Revenue is the portion of GMV that the marketplace “takes”. Revenue consists of the various fees that the marketplace gets for providing its services; most typically these are transaction fees based on GMV successfully transacted on the marketplace, but can also include ad revenue, sponsorships, etc. These fees are usually a fraction of GMV.

#7 Unearned or Deferred Revenue … and Billings

In a SaaS business, this is the cash you collect at the time of the booking in advance of when the revenues will actually be realized.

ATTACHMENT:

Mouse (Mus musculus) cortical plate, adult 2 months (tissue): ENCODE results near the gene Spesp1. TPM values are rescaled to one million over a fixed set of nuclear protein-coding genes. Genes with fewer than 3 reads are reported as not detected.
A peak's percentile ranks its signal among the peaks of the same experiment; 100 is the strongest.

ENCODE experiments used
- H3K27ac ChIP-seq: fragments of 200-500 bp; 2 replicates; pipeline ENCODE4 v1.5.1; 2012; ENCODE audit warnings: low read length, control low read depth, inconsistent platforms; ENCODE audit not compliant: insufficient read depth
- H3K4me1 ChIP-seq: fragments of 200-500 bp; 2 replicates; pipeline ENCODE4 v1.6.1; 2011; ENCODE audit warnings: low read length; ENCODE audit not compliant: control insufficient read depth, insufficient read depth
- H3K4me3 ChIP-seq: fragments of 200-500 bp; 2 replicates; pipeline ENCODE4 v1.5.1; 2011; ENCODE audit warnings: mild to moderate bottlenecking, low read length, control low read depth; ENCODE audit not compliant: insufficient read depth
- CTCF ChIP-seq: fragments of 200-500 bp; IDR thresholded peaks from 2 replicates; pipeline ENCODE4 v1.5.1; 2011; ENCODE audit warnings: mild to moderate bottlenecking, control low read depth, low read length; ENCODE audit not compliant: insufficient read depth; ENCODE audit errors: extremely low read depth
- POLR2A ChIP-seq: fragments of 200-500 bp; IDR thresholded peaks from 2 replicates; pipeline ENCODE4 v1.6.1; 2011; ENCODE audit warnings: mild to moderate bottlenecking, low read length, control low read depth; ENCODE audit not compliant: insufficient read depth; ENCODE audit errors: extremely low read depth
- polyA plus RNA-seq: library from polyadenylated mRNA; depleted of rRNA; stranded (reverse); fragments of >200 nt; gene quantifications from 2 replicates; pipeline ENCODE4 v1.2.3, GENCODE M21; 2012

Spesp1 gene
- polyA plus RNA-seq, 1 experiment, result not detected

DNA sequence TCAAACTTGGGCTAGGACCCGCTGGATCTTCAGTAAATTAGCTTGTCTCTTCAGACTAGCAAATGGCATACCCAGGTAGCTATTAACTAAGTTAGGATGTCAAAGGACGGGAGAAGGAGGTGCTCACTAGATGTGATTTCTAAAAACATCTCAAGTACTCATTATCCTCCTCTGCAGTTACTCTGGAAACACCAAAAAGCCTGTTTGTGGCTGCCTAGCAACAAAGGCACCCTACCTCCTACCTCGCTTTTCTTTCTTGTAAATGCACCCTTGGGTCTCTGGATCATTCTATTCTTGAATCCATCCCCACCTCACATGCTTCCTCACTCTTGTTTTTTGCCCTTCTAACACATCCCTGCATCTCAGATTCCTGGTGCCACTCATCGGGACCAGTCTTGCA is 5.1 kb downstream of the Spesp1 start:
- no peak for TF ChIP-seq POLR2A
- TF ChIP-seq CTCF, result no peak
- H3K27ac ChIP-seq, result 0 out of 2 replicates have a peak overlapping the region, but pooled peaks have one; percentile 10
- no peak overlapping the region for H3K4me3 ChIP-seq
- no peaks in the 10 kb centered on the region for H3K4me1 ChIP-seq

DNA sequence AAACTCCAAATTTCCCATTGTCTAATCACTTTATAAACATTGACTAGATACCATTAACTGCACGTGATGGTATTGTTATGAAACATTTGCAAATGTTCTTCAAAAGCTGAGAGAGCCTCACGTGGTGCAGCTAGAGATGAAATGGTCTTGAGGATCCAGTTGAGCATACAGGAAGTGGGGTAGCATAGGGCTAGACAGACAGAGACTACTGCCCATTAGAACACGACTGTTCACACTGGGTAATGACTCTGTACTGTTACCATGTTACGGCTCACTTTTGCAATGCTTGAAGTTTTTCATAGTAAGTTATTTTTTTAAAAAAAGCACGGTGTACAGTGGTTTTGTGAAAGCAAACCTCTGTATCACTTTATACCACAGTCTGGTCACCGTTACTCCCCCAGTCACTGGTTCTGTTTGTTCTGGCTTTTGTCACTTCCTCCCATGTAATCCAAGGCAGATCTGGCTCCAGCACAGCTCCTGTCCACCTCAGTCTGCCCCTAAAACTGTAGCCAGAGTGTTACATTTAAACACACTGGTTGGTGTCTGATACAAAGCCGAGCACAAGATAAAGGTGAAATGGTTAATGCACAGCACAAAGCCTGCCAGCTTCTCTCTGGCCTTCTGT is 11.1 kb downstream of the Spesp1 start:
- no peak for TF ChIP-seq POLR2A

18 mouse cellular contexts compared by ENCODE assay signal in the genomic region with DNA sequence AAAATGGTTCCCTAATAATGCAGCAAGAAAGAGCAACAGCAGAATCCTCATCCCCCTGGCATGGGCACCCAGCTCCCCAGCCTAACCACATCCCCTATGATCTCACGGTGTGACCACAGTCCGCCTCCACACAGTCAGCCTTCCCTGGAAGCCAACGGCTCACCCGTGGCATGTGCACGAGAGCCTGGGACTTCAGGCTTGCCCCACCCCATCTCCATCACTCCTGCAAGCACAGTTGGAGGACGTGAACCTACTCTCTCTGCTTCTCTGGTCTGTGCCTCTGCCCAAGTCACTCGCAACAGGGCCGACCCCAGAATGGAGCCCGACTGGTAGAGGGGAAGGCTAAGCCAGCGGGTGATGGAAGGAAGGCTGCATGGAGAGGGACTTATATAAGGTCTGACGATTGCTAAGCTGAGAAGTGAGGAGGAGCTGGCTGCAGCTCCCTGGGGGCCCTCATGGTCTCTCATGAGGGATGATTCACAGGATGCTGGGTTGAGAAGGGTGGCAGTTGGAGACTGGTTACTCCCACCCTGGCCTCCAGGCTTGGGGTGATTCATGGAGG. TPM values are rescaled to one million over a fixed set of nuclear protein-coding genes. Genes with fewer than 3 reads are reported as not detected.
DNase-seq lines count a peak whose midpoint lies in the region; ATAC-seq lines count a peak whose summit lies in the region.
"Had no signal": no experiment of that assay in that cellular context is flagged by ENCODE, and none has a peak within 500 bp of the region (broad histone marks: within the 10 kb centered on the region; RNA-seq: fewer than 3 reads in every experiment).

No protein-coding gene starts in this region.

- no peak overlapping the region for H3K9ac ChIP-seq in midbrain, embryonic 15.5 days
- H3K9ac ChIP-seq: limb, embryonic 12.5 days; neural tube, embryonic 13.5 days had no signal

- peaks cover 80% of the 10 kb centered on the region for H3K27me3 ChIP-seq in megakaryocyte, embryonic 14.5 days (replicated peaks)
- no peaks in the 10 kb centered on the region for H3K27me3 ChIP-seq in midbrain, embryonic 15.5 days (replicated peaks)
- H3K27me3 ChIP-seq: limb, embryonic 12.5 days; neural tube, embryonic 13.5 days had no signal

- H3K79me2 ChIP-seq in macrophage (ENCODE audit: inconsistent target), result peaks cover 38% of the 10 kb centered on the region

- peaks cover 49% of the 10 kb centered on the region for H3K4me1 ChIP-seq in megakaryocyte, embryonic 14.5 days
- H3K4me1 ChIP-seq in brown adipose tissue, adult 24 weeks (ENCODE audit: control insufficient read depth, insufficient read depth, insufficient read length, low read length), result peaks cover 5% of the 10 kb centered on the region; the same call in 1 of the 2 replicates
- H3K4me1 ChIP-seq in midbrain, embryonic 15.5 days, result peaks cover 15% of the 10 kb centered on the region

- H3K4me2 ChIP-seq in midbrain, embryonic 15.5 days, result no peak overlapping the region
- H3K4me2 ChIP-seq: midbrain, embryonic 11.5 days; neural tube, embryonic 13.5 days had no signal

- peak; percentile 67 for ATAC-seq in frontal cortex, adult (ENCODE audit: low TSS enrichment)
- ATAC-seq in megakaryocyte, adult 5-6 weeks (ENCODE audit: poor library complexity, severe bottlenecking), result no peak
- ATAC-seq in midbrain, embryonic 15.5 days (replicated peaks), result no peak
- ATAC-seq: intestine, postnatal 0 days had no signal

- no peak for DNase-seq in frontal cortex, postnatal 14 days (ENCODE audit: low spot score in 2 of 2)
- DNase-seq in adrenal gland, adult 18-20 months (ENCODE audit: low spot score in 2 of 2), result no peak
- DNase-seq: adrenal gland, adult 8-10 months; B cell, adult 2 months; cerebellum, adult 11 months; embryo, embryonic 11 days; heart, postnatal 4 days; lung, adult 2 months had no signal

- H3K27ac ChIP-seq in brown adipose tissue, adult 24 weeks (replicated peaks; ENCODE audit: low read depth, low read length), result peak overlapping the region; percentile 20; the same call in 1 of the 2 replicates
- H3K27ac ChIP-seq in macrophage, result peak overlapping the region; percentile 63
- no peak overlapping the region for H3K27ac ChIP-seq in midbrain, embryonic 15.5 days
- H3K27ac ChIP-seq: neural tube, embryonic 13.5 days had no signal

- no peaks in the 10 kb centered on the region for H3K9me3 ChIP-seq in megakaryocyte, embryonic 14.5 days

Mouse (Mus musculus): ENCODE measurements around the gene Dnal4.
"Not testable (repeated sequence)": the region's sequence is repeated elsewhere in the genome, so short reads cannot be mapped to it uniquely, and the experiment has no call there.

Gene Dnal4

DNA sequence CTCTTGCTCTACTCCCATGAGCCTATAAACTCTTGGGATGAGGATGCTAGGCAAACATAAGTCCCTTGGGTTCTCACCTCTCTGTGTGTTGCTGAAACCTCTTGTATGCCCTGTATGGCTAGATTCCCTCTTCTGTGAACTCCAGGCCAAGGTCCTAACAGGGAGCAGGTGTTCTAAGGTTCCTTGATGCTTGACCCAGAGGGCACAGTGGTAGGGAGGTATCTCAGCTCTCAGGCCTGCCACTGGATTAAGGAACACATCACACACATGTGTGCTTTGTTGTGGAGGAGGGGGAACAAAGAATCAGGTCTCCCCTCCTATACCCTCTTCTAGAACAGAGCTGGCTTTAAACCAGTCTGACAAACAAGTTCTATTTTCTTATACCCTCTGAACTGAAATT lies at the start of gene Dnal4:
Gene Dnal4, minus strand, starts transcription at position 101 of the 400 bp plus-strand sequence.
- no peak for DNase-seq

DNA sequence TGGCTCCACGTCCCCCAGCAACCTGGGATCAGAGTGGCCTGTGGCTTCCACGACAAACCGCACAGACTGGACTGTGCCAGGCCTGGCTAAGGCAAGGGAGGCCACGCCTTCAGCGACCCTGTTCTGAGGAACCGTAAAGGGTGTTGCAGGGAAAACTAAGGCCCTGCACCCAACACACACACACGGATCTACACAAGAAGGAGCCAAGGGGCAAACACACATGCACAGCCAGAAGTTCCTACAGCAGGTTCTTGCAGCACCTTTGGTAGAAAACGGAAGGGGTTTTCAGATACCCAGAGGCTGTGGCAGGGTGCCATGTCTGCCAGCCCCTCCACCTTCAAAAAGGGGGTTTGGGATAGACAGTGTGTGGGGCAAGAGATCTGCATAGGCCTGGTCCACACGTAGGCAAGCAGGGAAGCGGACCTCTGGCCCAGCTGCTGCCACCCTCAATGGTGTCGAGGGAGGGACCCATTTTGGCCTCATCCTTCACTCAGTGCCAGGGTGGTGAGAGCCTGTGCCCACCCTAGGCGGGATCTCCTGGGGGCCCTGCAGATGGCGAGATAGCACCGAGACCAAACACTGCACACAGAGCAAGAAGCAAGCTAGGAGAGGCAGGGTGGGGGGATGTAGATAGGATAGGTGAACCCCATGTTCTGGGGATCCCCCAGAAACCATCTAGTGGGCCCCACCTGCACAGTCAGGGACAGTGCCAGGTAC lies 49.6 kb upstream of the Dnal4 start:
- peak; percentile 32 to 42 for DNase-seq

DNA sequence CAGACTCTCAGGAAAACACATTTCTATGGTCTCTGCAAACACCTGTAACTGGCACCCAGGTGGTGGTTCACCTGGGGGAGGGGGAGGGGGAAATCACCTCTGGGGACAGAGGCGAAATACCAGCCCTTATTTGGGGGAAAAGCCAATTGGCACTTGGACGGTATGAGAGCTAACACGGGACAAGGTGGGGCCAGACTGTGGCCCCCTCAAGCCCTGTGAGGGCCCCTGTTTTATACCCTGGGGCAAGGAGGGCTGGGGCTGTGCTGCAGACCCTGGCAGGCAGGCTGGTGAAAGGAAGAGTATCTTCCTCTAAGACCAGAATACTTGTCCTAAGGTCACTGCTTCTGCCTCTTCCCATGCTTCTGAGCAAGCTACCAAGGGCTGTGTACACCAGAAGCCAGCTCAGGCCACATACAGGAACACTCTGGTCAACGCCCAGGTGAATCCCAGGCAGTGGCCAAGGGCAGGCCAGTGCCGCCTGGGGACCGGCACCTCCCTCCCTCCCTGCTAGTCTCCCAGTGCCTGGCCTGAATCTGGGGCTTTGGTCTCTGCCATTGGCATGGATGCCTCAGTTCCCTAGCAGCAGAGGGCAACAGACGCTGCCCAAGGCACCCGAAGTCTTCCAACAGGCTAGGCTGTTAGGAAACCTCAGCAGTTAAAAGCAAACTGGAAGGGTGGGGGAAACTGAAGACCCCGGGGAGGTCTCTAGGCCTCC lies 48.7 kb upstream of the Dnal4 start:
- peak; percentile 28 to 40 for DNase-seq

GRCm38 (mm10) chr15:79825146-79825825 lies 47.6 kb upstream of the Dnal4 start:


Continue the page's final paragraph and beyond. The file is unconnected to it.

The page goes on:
As we’ve shared previously, SaaS companies only get to recognize revenue over the term of the deal as the service is delivered — even if a customer signs a huge up-front deal. So in most cases, that “booking” goes onto the balance sheet in a liability line item called deferred revenue. (Because the balance sheet has to “balance,” the corresponding entry on the assets side of the balance sheet is “cash” if the customer pre-paid for the service or “accounts receivable” if the company expects to bill for and receive it in the future). As the company starts to recognize revenue from the software as service, it reduces its deferred revenue balance and increases revenue: for a 24-month deal, as each month goes by deferred revenue drops by 1/24th and revenue increases by 1/24th.